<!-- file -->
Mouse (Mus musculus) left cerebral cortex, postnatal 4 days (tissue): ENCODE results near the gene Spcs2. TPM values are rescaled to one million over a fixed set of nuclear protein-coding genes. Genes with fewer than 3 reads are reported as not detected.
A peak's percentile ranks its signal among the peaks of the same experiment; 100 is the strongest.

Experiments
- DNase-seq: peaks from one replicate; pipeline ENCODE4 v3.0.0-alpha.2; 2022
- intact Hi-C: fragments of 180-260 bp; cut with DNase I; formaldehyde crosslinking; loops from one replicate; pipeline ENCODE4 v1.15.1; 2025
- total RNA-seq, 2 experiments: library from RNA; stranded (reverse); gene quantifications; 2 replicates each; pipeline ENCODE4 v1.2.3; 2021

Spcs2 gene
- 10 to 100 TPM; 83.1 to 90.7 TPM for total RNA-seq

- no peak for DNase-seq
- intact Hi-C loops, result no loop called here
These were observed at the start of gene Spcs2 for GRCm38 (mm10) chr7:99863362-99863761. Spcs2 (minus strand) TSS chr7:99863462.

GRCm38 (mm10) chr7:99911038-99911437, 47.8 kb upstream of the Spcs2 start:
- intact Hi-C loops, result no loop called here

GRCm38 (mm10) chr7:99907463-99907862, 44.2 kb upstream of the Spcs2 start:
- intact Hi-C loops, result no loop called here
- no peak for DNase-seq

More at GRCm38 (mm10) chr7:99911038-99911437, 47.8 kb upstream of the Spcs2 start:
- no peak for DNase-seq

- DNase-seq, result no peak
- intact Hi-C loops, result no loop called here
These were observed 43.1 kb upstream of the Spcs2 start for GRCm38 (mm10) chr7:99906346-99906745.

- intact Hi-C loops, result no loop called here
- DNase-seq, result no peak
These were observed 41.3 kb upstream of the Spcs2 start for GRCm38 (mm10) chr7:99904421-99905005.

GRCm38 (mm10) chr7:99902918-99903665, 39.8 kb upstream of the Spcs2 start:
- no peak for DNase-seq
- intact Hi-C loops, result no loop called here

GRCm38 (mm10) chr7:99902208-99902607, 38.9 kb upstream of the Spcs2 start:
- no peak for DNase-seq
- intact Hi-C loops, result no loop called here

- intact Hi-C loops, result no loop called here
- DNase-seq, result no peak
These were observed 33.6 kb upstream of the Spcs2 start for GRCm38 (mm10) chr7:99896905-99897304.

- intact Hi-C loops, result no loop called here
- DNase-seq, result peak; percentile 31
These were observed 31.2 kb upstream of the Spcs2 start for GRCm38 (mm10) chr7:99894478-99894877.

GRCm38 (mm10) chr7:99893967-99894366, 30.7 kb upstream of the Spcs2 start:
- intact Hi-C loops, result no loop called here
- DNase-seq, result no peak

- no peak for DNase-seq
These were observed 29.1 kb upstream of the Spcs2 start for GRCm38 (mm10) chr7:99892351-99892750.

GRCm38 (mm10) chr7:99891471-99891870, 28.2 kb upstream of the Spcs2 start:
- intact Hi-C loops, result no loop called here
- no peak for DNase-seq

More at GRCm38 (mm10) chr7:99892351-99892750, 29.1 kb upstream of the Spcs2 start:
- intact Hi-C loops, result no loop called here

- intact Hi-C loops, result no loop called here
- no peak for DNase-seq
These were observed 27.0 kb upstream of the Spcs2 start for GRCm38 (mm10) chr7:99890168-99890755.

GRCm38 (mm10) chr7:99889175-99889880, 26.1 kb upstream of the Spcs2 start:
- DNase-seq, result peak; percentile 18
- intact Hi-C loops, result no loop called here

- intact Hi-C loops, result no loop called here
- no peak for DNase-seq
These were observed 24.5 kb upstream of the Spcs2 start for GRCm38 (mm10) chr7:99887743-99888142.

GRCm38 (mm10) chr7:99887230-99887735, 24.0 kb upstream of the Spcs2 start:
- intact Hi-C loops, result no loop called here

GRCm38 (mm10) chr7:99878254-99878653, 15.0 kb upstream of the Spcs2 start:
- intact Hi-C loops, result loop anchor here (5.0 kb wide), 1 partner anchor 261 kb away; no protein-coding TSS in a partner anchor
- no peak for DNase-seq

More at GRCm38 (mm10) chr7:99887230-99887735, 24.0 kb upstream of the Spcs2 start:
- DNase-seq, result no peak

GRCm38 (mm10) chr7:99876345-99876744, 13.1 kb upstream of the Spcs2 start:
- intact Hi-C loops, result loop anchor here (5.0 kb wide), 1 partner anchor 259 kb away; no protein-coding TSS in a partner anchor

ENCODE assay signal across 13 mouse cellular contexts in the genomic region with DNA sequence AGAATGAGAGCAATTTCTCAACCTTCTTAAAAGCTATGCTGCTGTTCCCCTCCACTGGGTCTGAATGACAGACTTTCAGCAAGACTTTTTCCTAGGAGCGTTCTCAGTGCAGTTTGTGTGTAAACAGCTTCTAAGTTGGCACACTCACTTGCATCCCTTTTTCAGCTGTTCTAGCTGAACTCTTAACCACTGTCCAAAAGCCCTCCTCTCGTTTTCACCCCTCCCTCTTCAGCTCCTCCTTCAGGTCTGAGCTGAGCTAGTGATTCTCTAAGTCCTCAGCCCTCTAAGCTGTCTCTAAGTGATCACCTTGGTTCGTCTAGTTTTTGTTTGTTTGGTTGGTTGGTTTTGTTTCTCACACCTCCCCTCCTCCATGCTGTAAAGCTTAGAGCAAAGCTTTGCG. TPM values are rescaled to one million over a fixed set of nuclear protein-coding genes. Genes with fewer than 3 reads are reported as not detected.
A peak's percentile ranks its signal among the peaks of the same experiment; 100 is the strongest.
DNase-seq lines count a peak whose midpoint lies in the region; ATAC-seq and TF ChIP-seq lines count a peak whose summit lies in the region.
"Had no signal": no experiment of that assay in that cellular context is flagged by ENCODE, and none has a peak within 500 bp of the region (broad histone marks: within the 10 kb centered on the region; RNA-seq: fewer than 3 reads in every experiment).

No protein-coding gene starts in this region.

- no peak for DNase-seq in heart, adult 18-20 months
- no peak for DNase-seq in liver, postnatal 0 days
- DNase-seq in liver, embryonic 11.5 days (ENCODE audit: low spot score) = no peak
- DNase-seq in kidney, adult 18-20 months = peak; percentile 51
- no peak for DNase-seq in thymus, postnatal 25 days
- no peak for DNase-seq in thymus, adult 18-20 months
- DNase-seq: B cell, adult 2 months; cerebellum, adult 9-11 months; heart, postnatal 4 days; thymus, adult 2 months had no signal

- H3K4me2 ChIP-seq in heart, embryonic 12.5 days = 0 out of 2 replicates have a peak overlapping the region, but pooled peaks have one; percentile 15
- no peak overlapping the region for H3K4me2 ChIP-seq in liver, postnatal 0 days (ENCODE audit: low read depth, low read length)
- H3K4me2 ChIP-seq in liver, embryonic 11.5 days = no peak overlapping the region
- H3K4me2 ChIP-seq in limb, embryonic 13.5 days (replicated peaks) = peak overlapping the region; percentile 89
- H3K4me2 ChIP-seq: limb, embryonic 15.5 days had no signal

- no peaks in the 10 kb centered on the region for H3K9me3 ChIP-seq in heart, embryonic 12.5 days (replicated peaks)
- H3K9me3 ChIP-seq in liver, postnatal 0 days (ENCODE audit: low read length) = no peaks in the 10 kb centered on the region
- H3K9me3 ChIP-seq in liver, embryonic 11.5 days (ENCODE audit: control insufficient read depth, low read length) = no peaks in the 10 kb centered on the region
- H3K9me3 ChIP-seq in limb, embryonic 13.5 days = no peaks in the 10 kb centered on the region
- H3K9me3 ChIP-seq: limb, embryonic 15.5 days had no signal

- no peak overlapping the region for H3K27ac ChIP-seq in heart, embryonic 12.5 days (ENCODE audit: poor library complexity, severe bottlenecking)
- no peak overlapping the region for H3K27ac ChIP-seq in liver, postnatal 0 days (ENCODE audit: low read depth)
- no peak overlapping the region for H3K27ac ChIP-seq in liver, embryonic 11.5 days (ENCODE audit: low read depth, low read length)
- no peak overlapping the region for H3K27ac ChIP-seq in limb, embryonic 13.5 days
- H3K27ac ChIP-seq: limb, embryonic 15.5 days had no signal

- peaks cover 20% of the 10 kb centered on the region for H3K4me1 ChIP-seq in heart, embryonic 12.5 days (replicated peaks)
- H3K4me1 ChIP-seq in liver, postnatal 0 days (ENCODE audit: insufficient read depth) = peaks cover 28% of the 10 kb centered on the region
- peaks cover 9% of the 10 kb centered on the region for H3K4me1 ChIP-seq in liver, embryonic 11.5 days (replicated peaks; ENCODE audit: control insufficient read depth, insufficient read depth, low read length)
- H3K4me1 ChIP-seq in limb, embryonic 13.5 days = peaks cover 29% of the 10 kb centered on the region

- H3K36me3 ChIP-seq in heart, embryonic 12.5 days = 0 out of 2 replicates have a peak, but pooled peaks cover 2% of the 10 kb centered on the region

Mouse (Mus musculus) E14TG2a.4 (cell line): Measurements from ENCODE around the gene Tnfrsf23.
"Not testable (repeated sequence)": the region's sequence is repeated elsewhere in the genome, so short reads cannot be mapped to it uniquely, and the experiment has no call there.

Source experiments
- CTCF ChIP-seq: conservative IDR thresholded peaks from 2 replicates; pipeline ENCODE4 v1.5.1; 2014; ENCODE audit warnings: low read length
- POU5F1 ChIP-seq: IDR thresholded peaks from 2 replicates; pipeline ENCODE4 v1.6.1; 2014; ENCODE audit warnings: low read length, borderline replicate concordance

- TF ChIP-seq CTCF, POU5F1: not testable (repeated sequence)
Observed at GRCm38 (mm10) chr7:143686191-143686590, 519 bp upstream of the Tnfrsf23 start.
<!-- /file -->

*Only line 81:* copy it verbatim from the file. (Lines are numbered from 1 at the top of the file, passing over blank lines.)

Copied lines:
- H3K4me2 ChIP-seq: limb, embryonic 15.5 days had no signal